How might your workspace affect your state of mind? Further, how does your workspace impact your ability to be productive? Productivity is a complex topic with a large disparity between denotation and connotation. It can ultimately be interpreted based on the context of the usage of the word, most widely accepted as a measure of efficiency in completing a task. Motivation exists at the root of productivity, as people are motivated by incentives. Motivation and productivity are driven by a complex set of variables, only some of which fall under someone’s direct control. Health and well-being are variables that are modifiable through the inclusion of natural scenery. Bearing this in mind, working in a garden office is an optimal way to improve productivity.
A garden office is best described as an outdoor building used as a workspace, office, or studio separate from the house like an office shed. Their construction is in general like a shed as far as size, however, specifications can vary as the workspace is needs-based. Garden offices are flexible in the sense that they are customized to serve the needs of the individual that intends to use the workspace. There are aesthetic considerations – such as visual elements like color, material, layout, and size – and the garden office’s structure can vary in complexity. Some garden offices are complete with electricity, insulation, air conditioning, and other amenities to serve the purpose intended for the user. Essentially, garden offices can be as simple or as elaborate as someone wishes, creating both a retreat that is visually pleasing and stimulating as it is productive. It’s your office and you can choose whatever you want in it; whether it’s an adjustable desk or a standing desk, it’s up to you.
A necessary and elementary element of a garden office is the sense that a person can separate work from leisure in the home environment. When the two overlap, it is difficult to establish mental boundaries that could encourage someone to be productive. The work-engaged mind is immersed in the distraction and comfort of home, which brings constant interruption to a state of workflow and concentration. A study published in the Journal of Environmental Psychology found that information-rich environments exhaust mental energy when people direct attention towards tasks while drawing on an inhibitory mechanism to block out external distractions. The external distractions can range from attempting to ignore a conversation to having a phone or personal device nearby. Stepping outside of this environment and into a garden office removes the individual from a distraction wrought environment and introduces a new facet to the workspace: the benefits of nature.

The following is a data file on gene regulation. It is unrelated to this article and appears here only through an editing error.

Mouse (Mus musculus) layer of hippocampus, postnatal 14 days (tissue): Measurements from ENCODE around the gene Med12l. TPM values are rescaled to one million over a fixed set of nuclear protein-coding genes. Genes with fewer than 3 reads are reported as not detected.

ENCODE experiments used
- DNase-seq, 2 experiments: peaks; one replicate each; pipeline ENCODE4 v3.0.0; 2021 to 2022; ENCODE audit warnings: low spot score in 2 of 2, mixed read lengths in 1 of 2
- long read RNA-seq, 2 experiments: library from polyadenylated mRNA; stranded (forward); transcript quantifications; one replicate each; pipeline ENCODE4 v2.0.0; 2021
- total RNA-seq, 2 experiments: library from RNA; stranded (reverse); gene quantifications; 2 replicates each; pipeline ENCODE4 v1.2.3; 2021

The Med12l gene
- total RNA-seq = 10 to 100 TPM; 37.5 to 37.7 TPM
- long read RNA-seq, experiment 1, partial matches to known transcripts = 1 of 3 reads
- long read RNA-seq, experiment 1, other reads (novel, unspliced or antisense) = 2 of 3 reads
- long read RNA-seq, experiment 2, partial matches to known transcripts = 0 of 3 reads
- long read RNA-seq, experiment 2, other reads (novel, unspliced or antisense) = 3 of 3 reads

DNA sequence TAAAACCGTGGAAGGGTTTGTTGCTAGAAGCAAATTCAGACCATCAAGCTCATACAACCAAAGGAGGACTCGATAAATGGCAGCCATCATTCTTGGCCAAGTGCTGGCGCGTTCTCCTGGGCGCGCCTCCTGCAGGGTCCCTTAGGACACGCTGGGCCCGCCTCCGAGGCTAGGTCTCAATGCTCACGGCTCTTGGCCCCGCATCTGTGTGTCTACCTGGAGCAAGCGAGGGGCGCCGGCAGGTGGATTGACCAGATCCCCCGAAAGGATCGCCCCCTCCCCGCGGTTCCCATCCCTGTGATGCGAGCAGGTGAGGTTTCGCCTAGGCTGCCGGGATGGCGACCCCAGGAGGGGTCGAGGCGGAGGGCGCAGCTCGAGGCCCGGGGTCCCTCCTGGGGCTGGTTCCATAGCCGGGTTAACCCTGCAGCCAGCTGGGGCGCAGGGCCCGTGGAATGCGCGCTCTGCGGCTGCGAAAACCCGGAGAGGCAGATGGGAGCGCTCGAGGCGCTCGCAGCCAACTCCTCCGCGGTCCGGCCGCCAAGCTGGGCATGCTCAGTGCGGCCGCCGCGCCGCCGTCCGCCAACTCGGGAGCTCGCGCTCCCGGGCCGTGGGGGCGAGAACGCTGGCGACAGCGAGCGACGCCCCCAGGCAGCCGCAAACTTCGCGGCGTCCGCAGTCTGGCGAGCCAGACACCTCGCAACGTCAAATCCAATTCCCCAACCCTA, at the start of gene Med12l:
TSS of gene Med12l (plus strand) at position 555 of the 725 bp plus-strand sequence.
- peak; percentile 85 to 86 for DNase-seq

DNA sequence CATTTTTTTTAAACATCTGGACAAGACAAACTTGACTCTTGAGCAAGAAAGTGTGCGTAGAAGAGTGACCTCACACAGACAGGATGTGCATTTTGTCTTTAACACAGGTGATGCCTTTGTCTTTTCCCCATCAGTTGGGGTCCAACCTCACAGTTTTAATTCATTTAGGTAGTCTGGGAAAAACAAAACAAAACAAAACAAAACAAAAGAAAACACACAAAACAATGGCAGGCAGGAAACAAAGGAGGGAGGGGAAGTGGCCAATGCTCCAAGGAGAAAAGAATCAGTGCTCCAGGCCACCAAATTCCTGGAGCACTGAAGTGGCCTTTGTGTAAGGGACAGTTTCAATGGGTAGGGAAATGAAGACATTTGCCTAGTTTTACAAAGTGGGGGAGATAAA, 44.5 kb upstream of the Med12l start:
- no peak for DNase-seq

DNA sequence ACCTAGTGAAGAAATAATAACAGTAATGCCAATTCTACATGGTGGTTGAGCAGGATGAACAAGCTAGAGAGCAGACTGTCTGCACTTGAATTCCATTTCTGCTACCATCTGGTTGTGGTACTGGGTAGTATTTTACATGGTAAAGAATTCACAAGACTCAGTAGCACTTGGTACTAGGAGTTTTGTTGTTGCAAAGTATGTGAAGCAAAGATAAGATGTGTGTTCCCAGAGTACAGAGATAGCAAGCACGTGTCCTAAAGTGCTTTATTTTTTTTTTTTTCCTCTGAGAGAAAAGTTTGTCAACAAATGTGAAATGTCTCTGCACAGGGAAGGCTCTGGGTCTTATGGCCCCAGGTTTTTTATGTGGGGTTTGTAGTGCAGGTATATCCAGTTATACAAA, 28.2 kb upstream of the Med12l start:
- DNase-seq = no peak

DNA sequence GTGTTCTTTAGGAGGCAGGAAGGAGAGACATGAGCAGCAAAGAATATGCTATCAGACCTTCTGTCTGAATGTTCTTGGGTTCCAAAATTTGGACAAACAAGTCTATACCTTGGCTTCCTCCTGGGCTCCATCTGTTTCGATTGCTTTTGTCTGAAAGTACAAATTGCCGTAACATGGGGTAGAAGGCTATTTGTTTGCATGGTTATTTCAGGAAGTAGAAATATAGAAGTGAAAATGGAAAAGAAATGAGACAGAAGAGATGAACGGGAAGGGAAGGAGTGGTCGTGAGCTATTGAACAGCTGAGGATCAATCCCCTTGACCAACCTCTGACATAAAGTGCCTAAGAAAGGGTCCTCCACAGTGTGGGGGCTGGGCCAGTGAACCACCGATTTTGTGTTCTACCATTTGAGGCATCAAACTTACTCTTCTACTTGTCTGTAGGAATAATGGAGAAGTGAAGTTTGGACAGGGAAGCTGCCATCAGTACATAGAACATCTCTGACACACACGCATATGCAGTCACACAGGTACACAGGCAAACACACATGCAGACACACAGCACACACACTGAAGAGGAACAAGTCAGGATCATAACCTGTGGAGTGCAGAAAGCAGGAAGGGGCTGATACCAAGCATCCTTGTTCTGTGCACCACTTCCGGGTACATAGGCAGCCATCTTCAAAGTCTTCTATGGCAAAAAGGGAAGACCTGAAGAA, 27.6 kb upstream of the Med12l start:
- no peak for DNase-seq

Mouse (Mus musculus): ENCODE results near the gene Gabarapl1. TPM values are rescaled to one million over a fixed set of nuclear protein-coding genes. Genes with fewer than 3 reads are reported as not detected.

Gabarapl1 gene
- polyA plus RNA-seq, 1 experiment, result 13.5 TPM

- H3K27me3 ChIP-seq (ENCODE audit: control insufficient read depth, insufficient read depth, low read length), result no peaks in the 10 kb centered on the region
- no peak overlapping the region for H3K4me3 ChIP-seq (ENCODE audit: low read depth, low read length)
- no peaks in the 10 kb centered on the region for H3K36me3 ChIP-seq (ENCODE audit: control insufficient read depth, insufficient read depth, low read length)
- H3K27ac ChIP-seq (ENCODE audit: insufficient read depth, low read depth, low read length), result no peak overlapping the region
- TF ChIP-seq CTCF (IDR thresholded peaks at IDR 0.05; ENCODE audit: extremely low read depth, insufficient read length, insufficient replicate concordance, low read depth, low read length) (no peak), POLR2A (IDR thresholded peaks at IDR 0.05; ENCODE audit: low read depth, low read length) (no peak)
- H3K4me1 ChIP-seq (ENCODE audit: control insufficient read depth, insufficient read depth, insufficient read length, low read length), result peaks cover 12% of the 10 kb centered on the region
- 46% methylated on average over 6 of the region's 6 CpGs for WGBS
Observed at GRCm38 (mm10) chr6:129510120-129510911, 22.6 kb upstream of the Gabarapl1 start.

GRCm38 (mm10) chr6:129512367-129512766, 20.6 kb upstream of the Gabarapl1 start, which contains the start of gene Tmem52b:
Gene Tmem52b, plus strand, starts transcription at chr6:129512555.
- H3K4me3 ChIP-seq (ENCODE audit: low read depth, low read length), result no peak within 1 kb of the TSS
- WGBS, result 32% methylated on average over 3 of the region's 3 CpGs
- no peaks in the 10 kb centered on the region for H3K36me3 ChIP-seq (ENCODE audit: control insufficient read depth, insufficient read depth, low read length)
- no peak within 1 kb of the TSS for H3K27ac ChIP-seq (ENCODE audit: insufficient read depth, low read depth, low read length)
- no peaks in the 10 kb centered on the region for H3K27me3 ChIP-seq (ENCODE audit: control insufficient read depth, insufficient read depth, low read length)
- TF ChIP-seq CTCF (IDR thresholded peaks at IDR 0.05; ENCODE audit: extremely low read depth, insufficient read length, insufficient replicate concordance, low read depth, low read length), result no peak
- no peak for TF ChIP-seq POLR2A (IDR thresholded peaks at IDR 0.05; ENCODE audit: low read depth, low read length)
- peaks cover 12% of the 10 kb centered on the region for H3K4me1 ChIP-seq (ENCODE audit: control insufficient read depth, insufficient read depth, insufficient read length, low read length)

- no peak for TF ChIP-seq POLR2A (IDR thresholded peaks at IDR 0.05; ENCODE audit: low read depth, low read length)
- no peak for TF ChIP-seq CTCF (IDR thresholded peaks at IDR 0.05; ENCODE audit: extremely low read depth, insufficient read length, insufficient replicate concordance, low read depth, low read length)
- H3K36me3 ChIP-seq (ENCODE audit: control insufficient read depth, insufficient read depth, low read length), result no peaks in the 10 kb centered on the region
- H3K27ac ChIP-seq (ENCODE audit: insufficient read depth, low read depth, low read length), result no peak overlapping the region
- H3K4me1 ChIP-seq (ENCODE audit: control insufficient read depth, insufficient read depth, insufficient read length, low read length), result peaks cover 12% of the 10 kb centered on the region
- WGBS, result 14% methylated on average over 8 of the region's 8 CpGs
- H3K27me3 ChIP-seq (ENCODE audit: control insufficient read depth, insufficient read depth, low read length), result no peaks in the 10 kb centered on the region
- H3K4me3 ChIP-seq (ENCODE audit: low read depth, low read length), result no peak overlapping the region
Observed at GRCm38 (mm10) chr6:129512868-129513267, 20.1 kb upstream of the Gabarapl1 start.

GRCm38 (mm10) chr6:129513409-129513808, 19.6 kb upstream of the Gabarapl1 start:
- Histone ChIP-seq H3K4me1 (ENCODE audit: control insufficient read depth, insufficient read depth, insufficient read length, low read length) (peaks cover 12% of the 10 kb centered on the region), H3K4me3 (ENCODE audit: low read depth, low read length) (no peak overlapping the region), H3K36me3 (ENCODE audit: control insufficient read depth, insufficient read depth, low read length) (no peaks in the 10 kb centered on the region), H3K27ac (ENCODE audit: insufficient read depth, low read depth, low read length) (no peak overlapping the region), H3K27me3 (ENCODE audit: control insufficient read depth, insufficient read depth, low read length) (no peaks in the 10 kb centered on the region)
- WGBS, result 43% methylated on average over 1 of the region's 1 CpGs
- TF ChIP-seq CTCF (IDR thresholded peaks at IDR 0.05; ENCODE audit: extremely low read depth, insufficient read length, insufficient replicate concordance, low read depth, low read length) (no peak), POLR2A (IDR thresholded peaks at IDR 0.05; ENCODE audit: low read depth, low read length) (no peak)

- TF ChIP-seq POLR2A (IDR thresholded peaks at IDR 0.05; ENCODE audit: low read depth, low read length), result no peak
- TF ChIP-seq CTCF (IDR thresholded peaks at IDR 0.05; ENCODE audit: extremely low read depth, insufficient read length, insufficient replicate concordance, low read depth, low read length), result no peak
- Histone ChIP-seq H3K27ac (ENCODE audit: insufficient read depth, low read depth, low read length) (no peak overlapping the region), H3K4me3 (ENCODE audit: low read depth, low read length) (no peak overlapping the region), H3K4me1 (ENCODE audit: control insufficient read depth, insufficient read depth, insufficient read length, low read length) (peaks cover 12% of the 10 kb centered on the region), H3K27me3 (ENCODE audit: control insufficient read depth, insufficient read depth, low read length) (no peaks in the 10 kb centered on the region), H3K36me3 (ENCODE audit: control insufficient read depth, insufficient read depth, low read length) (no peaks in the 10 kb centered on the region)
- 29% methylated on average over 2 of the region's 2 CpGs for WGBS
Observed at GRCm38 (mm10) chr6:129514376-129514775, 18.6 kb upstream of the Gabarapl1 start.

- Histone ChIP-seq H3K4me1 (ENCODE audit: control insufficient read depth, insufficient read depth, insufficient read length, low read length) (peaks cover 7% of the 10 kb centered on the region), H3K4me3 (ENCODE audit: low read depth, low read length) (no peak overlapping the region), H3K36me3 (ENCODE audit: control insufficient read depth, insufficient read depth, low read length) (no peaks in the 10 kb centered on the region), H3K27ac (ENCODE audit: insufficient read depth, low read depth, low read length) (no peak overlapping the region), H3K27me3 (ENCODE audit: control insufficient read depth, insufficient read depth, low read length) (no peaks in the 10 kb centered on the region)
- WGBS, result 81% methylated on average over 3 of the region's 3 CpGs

Why Choose a Garden Office?
Gardens involve the cultivation of vegetation, why not cultivate the mind as well? This cultivation draws on inspiration from the natural elements found outside. Whether it be the surrounding plants, the sounds of running water, the fresh air, or the sunlight, working from a garden office is replete with benefits and the potential to increase productivity. Cornell University’s Professor Alan Hedge conducted and published a study titled “Study: Natural Light Is the Best Medicine for the Office” where he studies the effects of optimal exposure to daylight and its link to a reduction in eyestrain and headaches. Some key findings of this study are that exposure to natural light increases health, wellness, and alertness and that productivity correlates with sufficient natural light exposure. Hedge affirms that “the study found that optimizing the amount of natural light in an office significantly improves health and wellness among workers, leading to gains in productivity,” even prompting individuals to work in office spaces with adequate natural light. Hedge advocated that exposure to proper sunlight be one of the chief considerations in allocating a workspace.
A garden office is best seen as an opportunity to create boundaries in one’s life that increase productivity through immersion in nature. A New York Times article titled “A New Meaning to ‘Working in the Garden’” demonstrates that a garden office “allows you a real disconnection at the end of the day when you leave your workplace.” These boundaries and exposure to nature and sunlight serve an important role in productivity, creating a strong argument for why everyone should invest in a garden office.